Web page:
Written evidence by Professor Rosalind Gill [MISS0060]





2.The author

Rosalind Gill is Professor of Social and Cultural Analysis at City, University of London, and Deputy Director of the Gender and Sexualities Research Centre. Her PhD (1991) was in Social Psychology, and she has since worked in the disciplines of Media and Communications, Psychology, Sociology and Gender Studies. She helped to establish the LSE’s Gender Institute and was its first tenured academic between 1997 and 2007. She is a world-leading and prize-winning scholar in the fields of gender, media, and appearance – her work has been cited more than 20,000 times, and been translated into multiple languages including Chinese, German,  Japanese, Spanish and Portuguese.  She has published 12 books and more than 100 scholarly articles, and has also been committed to sharing research beyond the academy through accessibly-written articles, contributions to the media, engagement with NGOs, and four documentaries. She has twice been selected to represent the UK as its leading expert on gender, media and new technologies at the UN’s Commission on the Status on Women (in 2003 and 2018).


3. Basis of the evidence.

This submission is based on more than 25 years research concerned with media and embodied identity. Relevant research is found in the book Gender and the Media (Polity, 2007, 2nd edition forthcoming) which won the IGALA prize for the most outstanding book on gender and communication; New Feminities (Palgrave 2011, with Christina Scharff), and, most pertinently, Aesthetic Labour: Beauty politics in neoliberalism (Palgrave 2017, with Ana Elias and Christina Scharff), as well as numerous articles. This submission also draws on recent work on the promotion of body confidence as a new ideal for women: The Confidence Cult(ure) (co-authored with Shani Orgad) is in press with Duke University Press. Finally, the submission is based on brand new research conducted in June 2020 examining how social media use impacts body image. This study is so new it has not yet been published but the results are extremely important thus are being shared here, ahead of publication next month[i].


4. Survey.

In June 2020, 220 young people took part in a detailed survey or in-depth qualitative interviews about media, social media, smartphone use and the body. The research was designed to gather the thoughts, feelings and experiences of as diverse a sample of young people as possible, aged between 18 and 30 and living in Britain.

Other characteristics of the sample (e.g. employment status, parental status) can be found in the full report[ii].


5.In-depth qualitative interviews.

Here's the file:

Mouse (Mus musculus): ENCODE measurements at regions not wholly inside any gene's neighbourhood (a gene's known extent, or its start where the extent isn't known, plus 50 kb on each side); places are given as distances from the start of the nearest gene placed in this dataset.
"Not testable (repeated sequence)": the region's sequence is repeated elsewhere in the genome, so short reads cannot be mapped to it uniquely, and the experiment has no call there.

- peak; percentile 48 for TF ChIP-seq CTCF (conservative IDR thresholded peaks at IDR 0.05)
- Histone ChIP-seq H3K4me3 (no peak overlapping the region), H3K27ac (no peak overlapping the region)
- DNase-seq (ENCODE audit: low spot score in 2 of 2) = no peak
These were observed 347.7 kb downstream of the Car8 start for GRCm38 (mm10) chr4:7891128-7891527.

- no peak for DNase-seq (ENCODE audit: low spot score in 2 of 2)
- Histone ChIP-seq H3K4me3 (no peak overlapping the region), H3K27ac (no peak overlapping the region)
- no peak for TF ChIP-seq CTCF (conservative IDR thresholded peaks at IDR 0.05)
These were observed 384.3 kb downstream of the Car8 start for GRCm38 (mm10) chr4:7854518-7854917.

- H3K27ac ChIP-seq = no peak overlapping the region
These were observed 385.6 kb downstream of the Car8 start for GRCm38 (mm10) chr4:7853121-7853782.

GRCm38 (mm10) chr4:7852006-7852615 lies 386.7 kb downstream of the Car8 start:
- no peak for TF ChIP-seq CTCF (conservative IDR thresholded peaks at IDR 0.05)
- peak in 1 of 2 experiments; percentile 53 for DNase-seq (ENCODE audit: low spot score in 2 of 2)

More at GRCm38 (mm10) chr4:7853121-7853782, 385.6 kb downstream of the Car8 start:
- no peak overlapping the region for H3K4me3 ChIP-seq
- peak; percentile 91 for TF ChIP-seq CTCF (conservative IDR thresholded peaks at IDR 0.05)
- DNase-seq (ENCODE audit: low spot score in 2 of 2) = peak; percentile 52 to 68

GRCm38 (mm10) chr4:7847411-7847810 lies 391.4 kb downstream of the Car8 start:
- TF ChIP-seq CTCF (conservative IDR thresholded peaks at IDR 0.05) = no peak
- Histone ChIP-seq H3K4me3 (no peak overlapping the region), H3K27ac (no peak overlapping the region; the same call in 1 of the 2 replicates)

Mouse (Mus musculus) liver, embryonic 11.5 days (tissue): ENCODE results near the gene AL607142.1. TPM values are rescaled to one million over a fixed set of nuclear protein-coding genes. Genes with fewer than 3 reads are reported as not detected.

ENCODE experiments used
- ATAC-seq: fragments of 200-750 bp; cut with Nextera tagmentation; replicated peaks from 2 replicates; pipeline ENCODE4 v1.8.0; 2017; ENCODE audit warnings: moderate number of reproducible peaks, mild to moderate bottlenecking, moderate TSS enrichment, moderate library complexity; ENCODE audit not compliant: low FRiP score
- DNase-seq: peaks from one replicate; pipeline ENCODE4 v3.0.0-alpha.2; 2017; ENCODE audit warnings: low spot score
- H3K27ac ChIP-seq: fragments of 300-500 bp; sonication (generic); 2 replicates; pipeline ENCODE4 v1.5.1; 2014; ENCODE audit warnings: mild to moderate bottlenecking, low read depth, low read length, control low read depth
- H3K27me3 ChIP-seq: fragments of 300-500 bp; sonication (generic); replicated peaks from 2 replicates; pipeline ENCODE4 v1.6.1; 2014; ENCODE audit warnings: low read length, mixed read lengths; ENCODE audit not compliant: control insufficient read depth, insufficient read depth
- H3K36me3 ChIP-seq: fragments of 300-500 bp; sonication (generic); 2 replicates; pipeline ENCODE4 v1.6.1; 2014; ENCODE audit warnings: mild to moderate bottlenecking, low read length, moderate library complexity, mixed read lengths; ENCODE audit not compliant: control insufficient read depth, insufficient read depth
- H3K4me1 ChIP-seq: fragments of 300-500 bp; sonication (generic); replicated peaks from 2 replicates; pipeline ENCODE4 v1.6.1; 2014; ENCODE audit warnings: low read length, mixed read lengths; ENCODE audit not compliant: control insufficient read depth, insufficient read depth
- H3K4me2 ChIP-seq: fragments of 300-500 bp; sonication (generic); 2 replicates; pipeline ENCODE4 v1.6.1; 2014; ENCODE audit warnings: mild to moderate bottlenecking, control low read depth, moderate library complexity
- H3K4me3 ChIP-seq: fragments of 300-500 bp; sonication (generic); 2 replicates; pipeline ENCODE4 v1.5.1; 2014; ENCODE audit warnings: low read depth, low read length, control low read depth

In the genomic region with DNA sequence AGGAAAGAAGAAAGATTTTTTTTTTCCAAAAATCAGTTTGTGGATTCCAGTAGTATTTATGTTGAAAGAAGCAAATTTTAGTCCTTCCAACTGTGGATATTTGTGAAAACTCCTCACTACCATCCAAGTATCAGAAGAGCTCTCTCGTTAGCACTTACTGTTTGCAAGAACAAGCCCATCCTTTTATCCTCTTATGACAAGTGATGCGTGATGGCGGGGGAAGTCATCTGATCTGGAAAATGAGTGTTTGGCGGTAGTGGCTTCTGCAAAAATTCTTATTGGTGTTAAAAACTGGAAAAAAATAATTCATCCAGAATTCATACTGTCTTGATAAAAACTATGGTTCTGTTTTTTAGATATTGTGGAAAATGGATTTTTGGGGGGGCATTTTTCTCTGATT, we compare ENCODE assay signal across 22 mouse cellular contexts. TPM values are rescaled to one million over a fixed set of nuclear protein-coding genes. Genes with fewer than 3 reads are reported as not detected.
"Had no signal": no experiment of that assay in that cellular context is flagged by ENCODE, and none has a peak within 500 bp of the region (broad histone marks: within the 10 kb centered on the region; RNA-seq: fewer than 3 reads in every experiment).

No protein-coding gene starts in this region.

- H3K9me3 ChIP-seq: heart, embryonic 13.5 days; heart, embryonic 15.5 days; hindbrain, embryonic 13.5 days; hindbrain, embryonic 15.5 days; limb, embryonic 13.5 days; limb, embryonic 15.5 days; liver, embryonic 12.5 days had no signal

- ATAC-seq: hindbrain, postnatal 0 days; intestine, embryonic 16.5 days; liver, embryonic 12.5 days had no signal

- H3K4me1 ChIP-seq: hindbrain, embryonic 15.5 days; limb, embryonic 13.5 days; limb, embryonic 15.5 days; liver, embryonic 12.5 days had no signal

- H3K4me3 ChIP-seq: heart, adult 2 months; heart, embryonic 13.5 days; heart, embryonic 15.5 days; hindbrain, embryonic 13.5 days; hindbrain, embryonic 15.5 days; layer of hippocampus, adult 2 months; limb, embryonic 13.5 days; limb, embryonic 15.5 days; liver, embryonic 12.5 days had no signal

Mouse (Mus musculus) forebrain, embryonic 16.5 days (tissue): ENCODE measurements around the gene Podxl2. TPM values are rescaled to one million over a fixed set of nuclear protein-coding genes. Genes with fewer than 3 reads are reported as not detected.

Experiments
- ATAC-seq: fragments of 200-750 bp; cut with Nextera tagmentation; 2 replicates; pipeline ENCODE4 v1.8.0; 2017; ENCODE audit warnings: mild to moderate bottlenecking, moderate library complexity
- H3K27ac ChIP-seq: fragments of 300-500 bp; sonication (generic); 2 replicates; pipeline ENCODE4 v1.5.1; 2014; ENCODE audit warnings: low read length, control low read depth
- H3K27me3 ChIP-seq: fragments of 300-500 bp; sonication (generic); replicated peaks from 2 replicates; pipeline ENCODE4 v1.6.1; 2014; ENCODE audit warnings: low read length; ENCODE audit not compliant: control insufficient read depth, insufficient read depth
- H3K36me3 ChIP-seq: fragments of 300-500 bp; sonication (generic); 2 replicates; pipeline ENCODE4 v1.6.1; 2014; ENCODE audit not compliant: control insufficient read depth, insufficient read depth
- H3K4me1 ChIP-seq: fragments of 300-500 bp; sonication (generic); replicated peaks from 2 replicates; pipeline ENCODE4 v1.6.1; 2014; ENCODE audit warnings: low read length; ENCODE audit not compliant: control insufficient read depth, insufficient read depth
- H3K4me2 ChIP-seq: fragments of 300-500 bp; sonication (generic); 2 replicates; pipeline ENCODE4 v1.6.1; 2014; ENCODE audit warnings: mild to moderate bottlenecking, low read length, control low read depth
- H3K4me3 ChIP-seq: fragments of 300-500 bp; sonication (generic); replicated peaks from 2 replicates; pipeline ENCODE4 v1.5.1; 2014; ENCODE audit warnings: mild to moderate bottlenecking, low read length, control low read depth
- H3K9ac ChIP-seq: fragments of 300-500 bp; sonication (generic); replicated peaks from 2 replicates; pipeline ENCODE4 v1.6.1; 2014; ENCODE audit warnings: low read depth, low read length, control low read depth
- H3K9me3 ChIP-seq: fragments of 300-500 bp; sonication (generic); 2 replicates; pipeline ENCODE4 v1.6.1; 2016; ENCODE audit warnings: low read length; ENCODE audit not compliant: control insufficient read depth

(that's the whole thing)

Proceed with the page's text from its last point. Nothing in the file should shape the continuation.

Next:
In addition, more than 20 hours of interviews were undertaken with a purposive sample designed to capture the diverse identities and experiences of young women. With one exception who identified as nonbinary, interviewees were all cis women, aged between 18 and 27, and included a doctor, a dancer, an acrobat, a scientist, a trainee vet, a fashion assistant,  a journalist, an  Instagram influencer, several retail workers, and several students. Interviewees came from a range of different regions across the UK. The sample was diverse in terms of class, ethnicity, and sexual orientation, and included two women who were disabled.


6.Special considerations

Compared with most other research in the field of body image this study stands out for being reflective of the real diversity in society in relation to race and ethnicity, disability, gender identification and sexual orientation.

The research was conducted in June 2020 towards the end of the lockdown period in England, and after a period in which many (but not all) participants had been at home for 10 weeks. COVID and lockdown clearly had an impact on feelings and experiences relating to the body, and both the survey and the interviews were designed to explore this (see below).

The research also coincided with the surge in anti-racist activism after the death in police custody of George Floyd. The Black Lives Matter movement was spontaneously discussed by a large number of participants in the free answers in the survey, as well as being extensively explored in relation to questions about the diversity of bodies in the media in both the survey and the interviews[iii]


7.Social media



8. Young women feel under intense pressure

Interviewees reported pressures to do well at college and University, anxieties about finding – and keeping – a job or jobs, financial worries about getting by, and being in a position to live independently. They also talked about worries about romantic relationships and about friendships. Pressures relating to the body and appearance fit into this wider context of  anxiety.


9.Perfection is compulsory on social media

More than 95% of respondents answered ‘yes’ to the question: ‘do you think people feel under pressure about their body image?’ Women told us that on social media they feel pressure to look attractive (more than 90% agreed); they compare themselves to others (more than 90% agreed); feel under pressure to get likes, nice comments and shares (more than 75% agreed) ; and feel pressure to present a perfect life (70% agreed).  More than 90% of the young women we surveyed said that social media made them feel that ‘other people have more fun than you’ and a similar number said they felt ‘like other people are more successful than you’. Worryingly, more than 75% of the young women we surveyed said that they felt that they will ‘never live up to the images you see’, with around 60% saying that they sometimes felt ‘depressed’ as a result.


10. Living your best life (presenting your best self)



10. Young women feel judged and surveilled and anxious much of the time